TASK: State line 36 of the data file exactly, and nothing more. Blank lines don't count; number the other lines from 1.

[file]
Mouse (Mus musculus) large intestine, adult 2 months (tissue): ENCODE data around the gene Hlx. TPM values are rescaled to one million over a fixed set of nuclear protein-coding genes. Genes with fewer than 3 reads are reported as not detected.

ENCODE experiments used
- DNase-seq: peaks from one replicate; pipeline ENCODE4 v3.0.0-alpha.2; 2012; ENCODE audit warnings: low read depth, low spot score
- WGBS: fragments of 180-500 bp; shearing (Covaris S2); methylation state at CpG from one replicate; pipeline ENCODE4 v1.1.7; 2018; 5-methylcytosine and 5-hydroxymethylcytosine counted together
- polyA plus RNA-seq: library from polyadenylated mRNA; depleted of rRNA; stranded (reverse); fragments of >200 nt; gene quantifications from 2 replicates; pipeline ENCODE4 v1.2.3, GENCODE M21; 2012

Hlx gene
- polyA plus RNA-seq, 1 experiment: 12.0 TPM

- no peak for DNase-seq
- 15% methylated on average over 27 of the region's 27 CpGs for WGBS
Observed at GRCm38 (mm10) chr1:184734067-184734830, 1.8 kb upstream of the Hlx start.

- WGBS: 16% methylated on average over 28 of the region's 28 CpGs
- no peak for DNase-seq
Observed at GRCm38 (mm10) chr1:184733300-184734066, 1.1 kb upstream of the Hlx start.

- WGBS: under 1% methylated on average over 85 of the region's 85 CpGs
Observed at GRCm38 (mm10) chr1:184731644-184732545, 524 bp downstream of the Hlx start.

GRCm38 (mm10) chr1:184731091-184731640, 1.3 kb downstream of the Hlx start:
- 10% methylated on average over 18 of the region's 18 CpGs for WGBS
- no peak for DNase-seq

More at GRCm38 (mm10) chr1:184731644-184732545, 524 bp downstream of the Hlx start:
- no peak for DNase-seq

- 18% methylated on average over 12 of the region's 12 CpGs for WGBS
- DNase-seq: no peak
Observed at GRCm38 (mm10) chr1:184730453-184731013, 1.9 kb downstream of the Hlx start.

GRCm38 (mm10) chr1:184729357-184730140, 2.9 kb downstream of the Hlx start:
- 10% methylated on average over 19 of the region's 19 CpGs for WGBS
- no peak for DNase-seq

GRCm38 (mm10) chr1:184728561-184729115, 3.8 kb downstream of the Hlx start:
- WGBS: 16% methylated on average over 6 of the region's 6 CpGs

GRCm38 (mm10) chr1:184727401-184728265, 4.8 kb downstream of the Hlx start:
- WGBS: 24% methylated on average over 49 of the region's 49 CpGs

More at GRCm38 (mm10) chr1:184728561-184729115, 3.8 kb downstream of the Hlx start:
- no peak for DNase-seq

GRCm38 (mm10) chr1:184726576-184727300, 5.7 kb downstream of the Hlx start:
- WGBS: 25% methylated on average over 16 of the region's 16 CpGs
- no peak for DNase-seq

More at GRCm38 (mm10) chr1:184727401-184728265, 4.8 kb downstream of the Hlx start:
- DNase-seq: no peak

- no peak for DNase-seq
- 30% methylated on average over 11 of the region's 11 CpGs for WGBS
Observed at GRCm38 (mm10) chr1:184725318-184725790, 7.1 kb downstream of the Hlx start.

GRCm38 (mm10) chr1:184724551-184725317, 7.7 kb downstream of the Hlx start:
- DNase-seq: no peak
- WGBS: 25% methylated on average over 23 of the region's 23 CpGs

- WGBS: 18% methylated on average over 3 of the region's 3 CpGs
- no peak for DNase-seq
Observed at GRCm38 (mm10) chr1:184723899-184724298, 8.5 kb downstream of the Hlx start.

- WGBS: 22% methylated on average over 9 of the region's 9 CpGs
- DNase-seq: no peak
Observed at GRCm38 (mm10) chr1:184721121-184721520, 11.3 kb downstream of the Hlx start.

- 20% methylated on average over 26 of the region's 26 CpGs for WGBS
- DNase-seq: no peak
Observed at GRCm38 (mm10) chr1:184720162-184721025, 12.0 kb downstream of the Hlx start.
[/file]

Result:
More at GRCm38 (mm10) chr1:184727401-184728265, 4.8 kb downstream of the Hlx start: